- Final Solution: The Batarian Extermination. After enduring several years of Batarian slave raids and with all attempts at diplomacy failing outright, the Liir eventually declared them "Suul'ka" and released a lethal retrovirus to wipe them out. They then followed this up by invading/bombarding Batarian worlds to kill off any survivors. While the Council and other Sword of the Stars races were able to save the Batarians from total extinction, by the time the story starts ninety percent of them have been wiped out and the Hegemony no longer exists.
- Fusion Fic: Mass Effect and Sword of the Stars. Only the Protheans' frantic attempts to slow down the Reapers by blowing up relays beneath them, thus destroying most of the relays in the Orion Arm, kept the Sword of the Stars races from encountering the Council earlier than they did. The Suul'ka were also instrumental in the Reaper's eventual defeat, and in getting rid of the Protheans afterward.
- Gatling Good: Wrex gets his hands on a Tarkasian weapon that's basically a gatling shotgun. The results are predictable.
- Glamour: The universal-attractiveness of the Asari is explained as being a lesser version of the psychic glamour Morrigi males use.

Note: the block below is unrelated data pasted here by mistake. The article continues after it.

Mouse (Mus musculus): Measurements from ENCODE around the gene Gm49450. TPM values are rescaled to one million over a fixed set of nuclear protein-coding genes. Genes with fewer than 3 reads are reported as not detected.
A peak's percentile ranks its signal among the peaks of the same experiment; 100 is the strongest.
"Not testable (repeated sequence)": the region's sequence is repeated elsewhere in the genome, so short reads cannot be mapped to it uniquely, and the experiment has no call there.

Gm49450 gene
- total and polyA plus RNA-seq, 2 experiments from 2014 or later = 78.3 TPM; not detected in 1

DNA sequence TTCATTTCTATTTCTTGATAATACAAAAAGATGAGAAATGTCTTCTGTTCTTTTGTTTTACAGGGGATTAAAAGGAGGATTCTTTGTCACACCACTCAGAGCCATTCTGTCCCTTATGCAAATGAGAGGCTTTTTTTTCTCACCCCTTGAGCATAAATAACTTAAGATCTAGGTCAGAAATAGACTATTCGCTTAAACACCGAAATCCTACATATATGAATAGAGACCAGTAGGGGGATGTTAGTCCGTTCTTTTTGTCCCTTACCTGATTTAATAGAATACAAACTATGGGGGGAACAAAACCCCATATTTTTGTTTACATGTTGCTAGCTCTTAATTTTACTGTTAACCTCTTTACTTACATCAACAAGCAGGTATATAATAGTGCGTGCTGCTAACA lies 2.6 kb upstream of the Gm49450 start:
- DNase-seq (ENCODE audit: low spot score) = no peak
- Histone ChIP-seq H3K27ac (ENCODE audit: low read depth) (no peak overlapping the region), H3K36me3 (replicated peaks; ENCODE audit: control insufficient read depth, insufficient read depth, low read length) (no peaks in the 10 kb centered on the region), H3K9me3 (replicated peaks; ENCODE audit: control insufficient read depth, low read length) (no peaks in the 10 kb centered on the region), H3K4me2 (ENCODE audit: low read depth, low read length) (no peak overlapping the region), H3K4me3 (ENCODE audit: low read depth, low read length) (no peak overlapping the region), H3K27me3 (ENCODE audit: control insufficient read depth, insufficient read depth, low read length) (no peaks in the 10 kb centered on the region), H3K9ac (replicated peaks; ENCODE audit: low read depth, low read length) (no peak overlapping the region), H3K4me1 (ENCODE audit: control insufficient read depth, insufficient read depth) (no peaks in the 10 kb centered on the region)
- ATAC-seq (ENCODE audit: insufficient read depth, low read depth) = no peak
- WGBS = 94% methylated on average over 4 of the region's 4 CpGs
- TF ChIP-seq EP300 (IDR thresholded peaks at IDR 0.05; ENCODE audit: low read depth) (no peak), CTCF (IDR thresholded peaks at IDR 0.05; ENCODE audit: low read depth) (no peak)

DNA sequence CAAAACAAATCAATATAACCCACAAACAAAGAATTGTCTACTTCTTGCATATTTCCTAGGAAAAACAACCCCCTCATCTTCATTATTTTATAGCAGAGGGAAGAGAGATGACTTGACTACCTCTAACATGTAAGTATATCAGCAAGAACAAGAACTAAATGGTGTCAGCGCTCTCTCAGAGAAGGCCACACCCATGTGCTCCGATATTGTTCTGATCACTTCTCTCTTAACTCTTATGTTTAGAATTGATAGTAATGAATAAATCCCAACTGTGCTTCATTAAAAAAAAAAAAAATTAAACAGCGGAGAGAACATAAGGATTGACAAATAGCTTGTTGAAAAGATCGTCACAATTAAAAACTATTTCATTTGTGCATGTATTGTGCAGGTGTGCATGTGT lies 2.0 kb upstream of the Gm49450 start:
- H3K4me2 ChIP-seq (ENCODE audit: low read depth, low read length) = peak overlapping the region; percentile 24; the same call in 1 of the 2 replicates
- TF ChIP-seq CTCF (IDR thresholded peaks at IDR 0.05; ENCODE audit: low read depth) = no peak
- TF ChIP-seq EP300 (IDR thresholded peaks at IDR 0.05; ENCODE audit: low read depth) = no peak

- Humans Are Average: While Humanity has some of the story's most advanced technology, the Liir and Morrigi are still better at research. The Hivers have a stronger industry, the Tarkasians have better soldiers, and the Council's economy dwarfs Sol Force's. Humanity's largest advantage is that while they aren't the strongest anywhere, they also aren't the weakest.
- Humans Are Special: Played with. Humanity's entrance to the galactic scene is credited with breaking the ancient stalemate between the Hivers and Tarka as well as setting up much of how the Sword of the Stars races currently wage war. At the same time, its largely implied to be a 'Right Person, Right Time' thing, rather than because Humans are in some way unique. The 'Sleeping Giant' simulation SolForce created to see how a war with the Council would turn out is painfully explicit about how badly it would end for them.
- My God, What Have I Done?: The Liir's reaction upon scanning the Last Stand arrayed to defend the remaining batarians and realizing the species was not Always Chaotic Evil.